Kristin Petri has worked for HSBC on a temporary assignment for about two months. She had a different assignment with the bank last year, and worked on a project with a different employer in between.
“I’m looking for permanent [work], but in the city of Buffalo, that can be a challenge,” she said.
Petri and her husband sold an East Amherst insurance agency to M&T Bank Corp.’s insurance unit in 2006. After a transition period following the sale, she took some time off. With StraussGroup’s help, she has found positions that suited her. “My background is quite varied. I’m a flexible candidate for a lot of different work that might be referred.”
Petri said the short-term assignments have also helped her update and expand her network of contacts.
The temp trap
Not everyone who takes a temp job wants to move into a permanent job. Some want only a limited-time position to make extra money, such as around Christmas to pay for gifts. And there are some who have the freedom and enjoy the variety of working temporary jobs at different employers, Strauss said.
Employers obviously benefit from hiring temps by keeping their labor and benefits costs and staffing levels in check. But are there potential downsides for companies that rely heavily on this approach?
Newman says yes. Companies risk losing good temp workers to other employers who offer permanent jobs. And temp workers might not feel as loyal toward or as invested in the company’s fortunes, he said; for instance, they might be less inclined to come forward with ideas to make a business run better.
Newman points to another potential trouble spot a local printing company encountered. About 10 percent of the company’s work force consisted of temp workers. Gradually, that grew to 25 percent. The increased ranks of temp workers were doing the same work as permanent employees but making substantially less, and they began grumbling about the disparity. The company decided to address the dissension by hiring the best of the temps as permanent employees and reducing its use of temp workers, Newman said.
Robert Durante helps people find jobs as a business services specialist with the Buffalo and Erie County Workforce Development Consortium. One of the groups he works with consists of high-level professional job seekers. “Sometimes people even at that level need to take a bridge job” and accept a temp position, Durante said. For example, someone’s unemployment benefits may have run out, increasing the pressure to find a job.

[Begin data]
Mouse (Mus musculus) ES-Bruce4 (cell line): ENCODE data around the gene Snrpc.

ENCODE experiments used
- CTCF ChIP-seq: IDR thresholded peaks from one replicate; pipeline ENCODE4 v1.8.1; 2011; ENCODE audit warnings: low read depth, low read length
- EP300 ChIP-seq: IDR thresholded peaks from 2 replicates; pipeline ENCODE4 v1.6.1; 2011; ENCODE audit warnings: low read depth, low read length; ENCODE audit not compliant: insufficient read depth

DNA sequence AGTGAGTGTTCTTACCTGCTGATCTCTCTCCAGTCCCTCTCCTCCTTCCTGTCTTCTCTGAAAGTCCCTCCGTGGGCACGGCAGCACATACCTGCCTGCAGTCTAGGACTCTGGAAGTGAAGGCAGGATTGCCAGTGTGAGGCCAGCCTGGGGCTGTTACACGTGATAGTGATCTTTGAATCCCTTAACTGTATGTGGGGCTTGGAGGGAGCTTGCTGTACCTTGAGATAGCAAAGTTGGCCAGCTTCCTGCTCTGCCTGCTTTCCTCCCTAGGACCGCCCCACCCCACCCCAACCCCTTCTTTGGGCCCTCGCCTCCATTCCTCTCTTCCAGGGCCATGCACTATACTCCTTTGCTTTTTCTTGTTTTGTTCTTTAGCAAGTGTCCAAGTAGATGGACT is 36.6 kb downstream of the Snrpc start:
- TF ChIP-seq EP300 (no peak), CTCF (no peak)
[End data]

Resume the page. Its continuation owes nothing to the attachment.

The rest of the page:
Durante advises job seekers to meet with representatives of employment and staffing agencies. Employers typically pay a fee to such an agency to line up the workers they need; whether those jobs come with benefits varies from one situation to the next.
Many times, Durante says, employers have dedicated relationships with certain agencies, which creates another pathway to job openings. “An agency may be a good way to get a foot in the door,” he said.
Even if a permanent job opening is a job seeker’s ideal, Durante said he still sees value in taking a temp job to increase their experience and to network in a different way.
While the financial sector is one source of temp jobs, there are opportunities in a variety of fields, including accounting, manufacturing and engineering, recruiters say. The National Retail Federation estimated U.S. retailers will hire up to 625,000 temporary employees for the holidays, up from 607,000 last year.
As the holiday season approaches, Fisher-Price boslters staffing at a customer service center to answer questions from customers who buy Fisher-Price and Mattel products. Fisher-Price declined to say how many seasonal workers it hires, but it says about one-third of them are people who return from one year to the next.
Gary Cocchiarella, Fisher-Price’s director of consumer relations, said the seasonal workers receive training and are on the job well ahead of the holidays so they are prepared when the busy period hits. And the company has seasonal workers work alongside veteran year-round employees of the center to guide them in dealing with customers.
“It’s a very good mentoring relationship, actually,” Cocchiarella said.